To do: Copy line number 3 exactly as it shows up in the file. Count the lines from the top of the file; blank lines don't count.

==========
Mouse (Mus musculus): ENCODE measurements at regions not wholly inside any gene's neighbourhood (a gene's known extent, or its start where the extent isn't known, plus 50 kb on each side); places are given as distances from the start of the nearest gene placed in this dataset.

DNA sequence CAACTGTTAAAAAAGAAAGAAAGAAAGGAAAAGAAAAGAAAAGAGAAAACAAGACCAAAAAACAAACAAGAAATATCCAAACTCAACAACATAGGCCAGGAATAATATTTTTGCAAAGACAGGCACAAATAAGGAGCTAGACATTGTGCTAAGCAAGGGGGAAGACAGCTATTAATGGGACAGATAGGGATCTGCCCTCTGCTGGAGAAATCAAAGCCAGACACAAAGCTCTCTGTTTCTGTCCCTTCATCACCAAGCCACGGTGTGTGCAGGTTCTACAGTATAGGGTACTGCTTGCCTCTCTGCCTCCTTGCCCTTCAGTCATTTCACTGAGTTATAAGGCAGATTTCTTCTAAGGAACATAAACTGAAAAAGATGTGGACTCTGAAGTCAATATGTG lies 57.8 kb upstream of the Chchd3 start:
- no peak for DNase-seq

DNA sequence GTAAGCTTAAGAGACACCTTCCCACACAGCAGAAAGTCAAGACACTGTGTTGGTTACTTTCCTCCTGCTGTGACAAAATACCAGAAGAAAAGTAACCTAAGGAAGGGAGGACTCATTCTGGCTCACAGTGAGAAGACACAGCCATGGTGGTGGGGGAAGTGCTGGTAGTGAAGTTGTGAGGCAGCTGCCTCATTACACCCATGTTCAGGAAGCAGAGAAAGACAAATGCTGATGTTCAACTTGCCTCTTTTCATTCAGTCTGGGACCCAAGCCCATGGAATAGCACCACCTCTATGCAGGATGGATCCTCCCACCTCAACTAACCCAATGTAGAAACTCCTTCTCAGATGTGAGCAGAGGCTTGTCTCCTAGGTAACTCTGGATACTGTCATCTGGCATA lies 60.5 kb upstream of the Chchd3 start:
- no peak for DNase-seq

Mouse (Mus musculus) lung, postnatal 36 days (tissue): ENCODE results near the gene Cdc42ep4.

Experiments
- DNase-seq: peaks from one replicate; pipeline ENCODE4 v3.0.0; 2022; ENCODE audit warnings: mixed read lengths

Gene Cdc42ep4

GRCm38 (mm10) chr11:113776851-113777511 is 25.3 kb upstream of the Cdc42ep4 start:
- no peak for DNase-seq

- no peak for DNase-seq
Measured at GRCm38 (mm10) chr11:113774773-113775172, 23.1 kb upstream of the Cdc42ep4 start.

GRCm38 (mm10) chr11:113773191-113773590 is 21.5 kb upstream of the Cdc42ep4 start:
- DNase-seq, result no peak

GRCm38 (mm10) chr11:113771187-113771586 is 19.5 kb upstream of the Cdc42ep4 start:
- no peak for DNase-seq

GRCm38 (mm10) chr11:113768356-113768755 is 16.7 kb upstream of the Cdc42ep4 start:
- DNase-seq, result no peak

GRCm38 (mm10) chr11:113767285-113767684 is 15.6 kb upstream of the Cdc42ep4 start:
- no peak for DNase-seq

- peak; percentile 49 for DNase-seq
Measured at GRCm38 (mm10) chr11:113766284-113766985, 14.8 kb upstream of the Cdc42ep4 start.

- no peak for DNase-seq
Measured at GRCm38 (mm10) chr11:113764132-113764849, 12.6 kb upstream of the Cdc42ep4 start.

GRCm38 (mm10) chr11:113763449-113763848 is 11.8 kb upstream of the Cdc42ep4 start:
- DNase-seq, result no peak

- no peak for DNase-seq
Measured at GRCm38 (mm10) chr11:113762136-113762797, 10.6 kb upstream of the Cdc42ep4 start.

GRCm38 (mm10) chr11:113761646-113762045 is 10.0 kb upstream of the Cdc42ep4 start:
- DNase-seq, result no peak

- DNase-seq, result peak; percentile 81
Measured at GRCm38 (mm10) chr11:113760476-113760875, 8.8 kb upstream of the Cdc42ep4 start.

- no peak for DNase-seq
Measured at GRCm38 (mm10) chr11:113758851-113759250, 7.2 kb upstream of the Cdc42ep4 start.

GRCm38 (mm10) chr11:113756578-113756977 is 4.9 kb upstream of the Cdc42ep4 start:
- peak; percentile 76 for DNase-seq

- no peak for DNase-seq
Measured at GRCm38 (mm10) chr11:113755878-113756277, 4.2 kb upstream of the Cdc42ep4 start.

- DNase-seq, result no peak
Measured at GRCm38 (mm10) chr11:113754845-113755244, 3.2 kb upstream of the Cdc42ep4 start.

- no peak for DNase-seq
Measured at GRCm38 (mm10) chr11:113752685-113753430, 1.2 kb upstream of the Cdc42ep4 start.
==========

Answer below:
- no peak for DNase-seq